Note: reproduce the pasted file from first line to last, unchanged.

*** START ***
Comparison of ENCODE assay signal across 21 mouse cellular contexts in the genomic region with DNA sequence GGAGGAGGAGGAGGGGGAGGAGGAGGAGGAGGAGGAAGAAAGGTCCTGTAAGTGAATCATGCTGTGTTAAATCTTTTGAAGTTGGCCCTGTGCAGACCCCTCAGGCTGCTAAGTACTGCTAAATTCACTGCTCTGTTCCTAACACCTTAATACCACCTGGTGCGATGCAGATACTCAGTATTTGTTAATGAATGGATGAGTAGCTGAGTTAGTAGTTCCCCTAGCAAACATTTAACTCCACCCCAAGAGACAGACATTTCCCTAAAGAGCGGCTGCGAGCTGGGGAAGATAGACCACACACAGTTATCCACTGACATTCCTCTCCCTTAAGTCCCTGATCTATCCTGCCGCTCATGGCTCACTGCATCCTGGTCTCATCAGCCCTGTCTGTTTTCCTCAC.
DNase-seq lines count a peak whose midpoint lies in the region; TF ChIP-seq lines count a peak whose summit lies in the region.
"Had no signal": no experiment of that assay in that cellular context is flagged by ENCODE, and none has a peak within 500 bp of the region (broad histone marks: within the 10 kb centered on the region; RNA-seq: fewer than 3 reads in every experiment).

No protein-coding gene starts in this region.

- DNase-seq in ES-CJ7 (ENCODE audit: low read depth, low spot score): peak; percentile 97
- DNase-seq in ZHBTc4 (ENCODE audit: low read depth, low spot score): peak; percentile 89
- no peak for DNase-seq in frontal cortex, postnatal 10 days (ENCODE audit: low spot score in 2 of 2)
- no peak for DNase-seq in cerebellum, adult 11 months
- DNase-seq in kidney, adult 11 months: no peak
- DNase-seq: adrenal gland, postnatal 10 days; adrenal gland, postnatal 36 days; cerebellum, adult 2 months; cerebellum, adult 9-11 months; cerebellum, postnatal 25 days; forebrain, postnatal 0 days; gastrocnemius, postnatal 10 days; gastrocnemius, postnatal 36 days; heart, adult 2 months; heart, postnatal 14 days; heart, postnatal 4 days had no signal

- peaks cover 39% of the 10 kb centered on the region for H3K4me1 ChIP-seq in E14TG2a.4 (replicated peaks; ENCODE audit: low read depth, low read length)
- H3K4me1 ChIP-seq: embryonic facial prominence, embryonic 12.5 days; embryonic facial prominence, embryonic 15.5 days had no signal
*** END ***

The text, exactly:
Comparison of ENCODE assay signal across 21 mouse cellular contexts in the genomic region with DNA sequence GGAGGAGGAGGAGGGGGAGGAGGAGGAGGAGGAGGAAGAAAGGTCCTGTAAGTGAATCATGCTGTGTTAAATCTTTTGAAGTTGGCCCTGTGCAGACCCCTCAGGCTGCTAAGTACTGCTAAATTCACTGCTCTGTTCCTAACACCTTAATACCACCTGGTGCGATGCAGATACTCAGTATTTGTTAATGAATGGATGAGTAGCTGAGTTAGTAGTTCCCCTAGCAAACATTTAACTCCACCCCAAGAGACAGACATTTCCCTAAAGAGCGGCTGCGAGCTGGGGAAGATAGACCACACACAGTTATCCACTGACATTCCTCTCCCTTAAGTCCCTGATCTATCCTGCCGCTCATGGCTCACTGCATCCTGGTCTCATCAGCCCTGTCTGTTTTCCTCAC.
DNase-seq lines count a peak whose midpoint lies in the region; TF ChIP-seq lines count a peak whose summit lies in the region.
"Had no signal": no experiment of that assay in that cellular context is flagged by ENCODE, and none has a peak within 500 bp of the region (broad histone marks: within the 10 kb centered on the region; RNA-seq: fewer than 3 reads in every experiment).

No protein-coding gene starts in this region.

- DNase-seq in ES-CJ7 (ENCODE audit: low read depth, low spot score): peak; percentile 97
- DNase-seq in ZHBTc4 (ENCODE audit: low read depth, low spot score): peak; percentile 89
- no peak for DNase-seq in frontal cortex, postnatal 10 days (ENCODE audit: low spot score in 2 of 2)
- no peak for DNase-seq in cerebellum, adult 11 months
- DNase-seq in kidney, adult 11 months: no peak
- DNase-seq: adrenal gland, postnatal 10 days; adrenal gland, postnatal 36 days; cerebellum, adult 2 months; cerebellum, adult 9-11 months; cerebellum, postnatal 25 days; forebrain, postnatal 0 days; gastrocnemius, postnatal 10 days; gastrocnemius, postnatal 36 days; heart, adult 2 months; heart, postnatal 14 days; heart, postnatal 4 days had no signal

- peaks cover 39% of the 10 kb centered on the region for H3K4me1 ChIP-seq in E14TG2a.4 (replicated peaks; ENCODE audit: low read depth, low read length)
- H3K4me1 ChIP-seq: embryonic facial prominence, embryonic 12.5 days; embryonic facial prominence, embryonic 15.5 days had no signal